• [0020]
    EGFRML's may induce a change in receptor function that simple binding to the receptor will not. EGFRML's may displace endogenous peptide found in EGF receptors or displace an interaction within the EGF receptor protein complex. Therefore, arresting or blocking the EGFRML from displacing any functional aspects of the EGF receptor may retard tumor growth.
  • [0021]
    Combinations of some of the techniques mentioned above have been attempted. Baselga et al. reported anti-tumor effects of the chemotherapeutic agent doxorubicin with anti-EGFR monoclonal antibodies in the Journal of the National Cancer Institute 85,1327-1333 (1993).
  • [0022]
    Bonnen, U.S. Pat. No. 4,846,782 reported a combination of radiation with an adjuvant such as interferon had some success.
  • [0023]
    However, none of the above have been directed specifically at treating tumors refractory to conventional chemotherapy and radiation. Refractory tumors lead to rapid disease progression, usually with a poor prognosis. Currently there is little that can be done for patients with tumors refractory to conventional cancer treatment.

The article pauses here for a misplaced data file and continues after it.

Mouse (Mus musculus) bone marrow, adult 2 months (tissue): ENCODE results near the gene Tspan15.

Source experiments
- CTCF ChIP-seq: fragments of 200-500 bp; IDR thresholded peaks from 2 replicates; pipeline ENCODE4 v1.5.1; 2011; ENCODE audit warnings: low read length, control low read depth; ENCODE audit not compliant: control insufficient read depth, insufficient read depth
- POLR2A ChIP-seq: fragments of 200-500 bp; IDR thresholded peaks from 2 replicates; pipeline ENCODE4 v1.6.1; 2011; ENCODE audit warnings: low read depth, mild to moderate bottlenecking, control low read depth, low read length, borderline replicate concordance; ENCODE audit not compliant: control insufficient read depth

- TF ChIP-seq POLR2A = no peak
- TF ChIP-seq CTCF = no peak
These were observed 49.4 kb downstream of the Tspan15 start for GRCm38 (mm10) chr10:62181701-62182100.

• [0024]
    Based on the foregoing, there is a need for an improved method of treating refractory tumors in humans.
  • SUMMARY OF INVENTION
  • [0025]
    This invention provides a method of inhibiting the growth of refractory tumors that are stimulated by a mitogenic ligand of epidermal growth factor receptor (EGFR) in human patients. The method comprises treating the human patients with an effective amount of a mitogenic ligand antagonist, EGFRML, rather than an EGFR antagonist.
  • [0026]
    Mitogenic ligand antagonist, EGFRML, include antagonist to epidermal growth factor (EGF) and transforming growth factor-alpha (TGF-alpha). EGF and TFG-alpha both bind EGF receptor and act as mitogens.